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Friedhelm Flamme’s latest disc in his traversal of the organ music of the northern European baroque opens with three intriguing Praeludia by Georg Saxer, Georg Böhm’s successor at the Johanneskirche in Lüneburg. Rather freer in form than those of Buxtehude, their rhetorical quirkiness suits Flamme’s zippy style. Elsewhere, and like his other recordings, I find his slick efficiency a bit breathless, especially in the melismatic chorale variations (Gustav Düben’s Nun lob, mein Seel, den Herren in particular). Much of the music here (although not that of the three Dübens) radiates an allure more ‘dorf ’ than ‘stadt’ and a more elegant approach could have raised its stature. A nice curiosity is the Magnificat setting by Johann Schieferdecker, Buxtehude’s successor in Lübeck and therefore husband of the latter’s supposedly undesirable daughter. Marcussen’s reconstruction of the mid 17th-century organ by Hans Christoph Frietzsch in Buxtehude’s first church sounds fresh and attractive; the reeds are especially refined.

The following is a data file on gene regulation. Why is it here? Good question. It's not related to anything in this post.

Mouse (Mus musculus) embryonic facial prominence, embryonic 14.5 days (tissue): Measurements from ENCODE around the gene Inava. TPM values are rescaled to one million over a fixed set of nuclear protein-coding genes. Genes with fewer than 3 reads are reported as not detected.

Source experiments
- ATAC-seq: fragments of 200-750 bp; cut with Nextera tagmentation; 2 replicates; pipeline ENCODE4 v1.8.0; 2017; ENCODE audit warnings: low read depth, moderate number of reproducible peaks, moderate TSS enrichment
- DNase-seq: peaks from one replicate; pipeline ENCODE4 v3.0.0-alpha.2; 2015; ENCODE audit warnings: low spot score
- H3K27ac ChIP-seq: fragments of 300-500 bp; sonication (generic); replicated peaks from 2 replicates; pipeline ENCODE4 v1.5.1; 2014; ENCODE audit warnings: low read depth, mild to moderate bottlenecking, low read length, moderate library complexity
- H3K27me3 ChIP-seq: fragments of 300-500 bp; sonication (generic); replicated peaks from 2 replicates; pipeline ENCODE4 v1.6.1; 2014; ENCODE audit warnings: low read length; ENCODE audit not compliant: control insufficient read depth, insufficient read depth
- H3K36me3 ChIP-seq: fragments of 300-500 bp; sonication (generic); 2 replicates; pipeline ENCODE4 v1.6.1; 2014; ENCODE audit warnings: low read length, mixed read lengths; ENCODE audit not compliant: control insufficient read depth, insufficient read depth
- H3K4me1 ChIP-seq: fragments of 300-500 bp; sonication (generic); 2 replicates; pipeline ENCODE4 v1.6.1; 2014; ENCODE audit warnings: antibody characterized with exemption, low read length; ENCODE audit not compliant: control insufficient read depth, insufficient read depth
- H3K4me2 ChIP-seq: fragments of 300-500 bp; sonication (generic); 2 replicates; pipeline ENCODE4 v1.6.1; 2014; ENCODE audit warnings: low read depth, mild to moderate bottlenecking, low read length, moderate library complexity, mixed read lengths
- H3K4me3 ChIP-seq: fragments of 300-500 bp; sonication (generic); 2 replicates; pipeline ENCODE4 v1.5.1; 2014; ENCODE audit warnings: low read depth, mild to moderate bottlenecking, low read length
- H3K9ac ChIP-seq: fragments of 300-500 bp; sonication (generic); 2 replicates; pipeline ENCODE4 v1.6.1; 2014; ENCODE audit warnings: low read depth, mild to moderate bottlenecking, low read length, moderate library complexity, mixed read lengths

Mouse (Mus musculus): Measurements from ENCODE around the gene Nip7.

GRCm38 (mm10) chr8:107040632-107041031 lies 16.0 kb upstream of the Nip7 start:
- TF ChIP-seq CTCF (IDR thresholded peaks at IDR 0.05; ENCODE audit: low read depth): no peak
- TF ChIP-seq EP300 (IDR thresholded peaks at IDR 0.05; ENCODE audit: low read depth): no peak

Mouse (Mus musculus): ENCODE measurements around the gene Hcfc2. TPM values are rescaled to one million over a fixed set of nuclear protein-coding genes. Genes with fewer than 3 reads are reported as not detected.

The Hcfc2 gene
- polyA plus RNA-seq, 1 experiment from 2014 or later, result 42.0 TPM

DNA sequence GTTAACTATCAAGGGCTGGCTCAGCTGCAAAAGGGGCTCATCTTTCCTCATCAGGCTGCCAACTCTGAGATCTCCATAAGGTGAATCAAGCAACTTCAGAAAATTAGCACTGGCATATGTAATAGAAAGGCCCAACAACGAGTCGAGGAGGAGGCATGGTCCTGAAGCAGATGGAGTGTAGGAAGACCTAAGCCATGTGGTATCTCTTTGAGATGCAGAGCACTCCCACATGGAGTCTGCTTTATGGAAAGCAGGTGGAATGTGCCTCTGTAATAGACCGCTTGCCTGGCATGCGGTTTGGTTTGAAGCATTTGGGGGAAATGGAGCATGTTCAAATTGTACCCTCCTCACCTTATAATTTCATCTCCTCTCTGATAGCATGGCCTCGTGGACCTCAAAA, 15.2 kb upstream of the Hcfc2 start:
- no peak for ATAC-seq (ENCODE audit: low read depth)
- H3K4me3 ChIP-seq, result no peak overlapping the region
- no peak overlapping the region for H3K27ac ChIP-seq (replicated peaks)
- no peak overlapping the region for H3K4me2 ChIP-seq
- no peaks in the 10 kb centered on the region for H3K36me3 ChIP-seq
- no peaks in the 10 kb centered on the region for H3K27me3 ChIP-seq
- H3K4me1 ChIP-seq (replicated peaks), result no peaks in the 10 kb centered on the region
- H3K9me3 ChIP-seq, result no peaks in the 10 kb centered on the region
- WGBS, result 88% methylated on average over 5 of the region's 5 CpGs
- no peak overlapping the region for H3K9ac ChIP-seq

CHRIS BRAGG Read the full review on Agora Classica

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